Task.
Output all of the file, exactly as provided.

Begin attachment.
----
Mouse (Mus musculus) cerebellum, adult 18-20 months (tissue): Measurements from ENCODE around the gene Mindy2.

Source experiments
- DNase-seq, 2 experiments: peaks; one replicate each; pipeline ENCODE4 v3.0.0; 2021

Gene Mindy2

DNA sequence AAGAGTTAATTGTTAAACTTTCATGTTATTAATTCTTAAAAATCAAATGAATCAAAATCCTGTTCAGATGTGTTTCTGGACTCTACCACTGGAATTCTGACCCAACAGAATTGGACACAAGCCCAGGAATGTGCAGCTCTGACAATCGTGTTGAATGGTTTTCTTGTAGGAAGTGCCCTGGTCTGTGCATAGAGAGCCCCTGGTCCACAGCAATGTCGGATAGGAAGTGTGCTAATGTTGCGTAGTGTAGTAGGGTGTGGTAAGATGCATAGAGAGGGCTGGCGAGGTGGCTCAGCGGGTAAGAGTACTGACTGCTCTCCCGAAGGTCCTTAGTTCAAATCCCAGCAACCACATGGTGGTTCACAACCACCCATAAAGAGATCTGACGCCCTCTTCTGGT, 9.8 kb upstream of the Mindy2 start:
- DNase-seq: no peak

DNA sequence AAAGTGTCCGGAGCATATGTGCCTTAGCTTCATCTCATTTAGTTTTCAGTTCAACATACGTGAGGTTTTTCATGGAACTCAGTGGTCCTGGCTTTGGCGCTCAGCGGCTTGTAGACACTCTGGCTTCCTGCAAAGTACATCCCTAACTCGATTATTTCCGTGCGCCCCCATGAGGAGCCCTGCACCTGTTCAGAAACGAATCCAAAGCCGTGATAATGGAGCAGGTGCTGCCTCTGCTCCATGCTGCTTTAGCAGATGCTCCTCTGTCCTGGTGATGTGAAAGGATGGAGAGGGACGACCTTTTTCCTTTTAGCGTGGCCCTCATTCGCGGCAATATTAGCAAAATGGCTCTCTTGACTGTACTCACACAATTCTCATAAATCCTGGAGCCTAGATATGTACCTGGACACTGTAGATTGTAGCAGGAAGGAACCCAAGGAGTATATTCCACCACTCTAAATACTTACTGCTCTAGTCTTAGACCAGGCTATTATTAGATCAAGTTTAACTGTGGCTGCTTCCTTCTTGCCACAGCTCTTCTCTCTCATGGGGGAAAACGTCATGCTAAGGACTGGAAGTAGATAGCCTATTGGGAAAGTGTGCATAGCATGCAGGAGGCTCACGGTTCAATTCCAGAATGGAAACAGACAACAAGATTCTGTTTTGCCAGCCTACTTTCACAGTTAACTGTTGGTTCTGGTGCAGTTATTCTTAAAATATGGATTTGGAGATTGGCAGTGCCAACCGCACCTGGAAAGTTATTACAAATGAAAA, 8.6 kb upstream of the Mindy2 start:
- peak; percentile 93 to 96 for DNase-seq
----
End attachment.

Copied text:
Mouse (Mus musculus) cerebellum, adult 18-20 months (tissue): Measurements from ENCODE around the gene Mindy2.

Source experiments
- DNase-seq, 2 experiments: peaks; one replicate each; pipeline ENCODE4 v3.0.0; 2021

Gene Mindy2

DNA sequence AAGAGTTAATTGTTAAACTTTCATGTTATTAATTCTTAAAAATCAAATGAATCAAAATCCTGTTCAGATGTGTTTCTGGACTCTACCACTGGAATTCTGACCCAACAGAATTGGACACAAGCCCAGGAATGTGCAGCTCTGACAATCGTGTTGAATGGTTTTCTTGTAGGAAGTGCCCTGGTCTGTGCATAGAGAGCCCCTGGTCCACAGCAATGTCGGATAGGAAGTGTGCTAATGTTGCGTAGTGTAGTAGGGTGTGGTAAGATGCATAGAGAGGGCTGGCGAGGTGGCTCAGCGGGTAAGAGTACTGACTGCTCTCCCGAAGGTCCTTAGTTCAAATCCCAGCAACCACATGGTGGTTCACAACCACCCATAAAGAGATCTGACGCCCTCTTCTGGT, 9.8 kb upstream of the Mindy2 start:
- DNase-seq: no peak

DNA sequence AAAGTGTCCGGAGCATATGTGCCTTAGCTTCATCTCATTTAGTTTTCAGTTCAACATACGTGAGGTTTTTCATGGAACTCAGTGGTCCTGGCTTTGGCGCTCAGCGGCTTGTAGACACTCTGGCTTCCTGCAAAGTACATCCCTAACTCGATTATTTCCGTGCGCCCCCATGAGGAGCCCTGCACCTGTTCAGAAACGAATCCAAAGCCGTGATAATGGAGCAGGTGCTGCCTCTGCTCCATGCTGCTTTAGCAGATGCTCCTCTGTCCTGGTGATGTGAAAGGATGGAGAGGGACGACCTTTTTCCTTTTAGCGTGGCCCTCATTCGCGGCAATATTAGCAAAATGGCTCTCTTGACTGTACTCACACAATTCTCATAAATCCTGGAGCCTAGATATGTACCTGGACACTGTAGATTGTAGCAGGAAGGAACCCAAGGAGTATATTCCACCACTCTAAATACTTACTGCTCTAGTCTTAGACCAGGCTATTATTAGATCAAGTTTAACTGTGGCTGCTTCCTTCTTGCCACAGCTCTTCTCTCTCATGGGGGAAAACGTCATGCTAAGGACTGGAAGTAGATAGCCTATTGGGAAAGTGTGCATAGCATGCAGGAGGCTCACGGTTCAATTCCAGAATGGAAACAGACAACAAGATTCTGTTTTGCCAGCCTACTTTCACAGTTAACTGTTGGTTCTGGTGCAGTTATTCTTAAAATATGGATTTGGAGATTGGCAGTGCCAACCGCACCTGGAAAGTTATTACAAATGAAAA, 8.6 kb upstream of the Mindy2 start:
- peak; percentile 93 to 96 for DNase-seq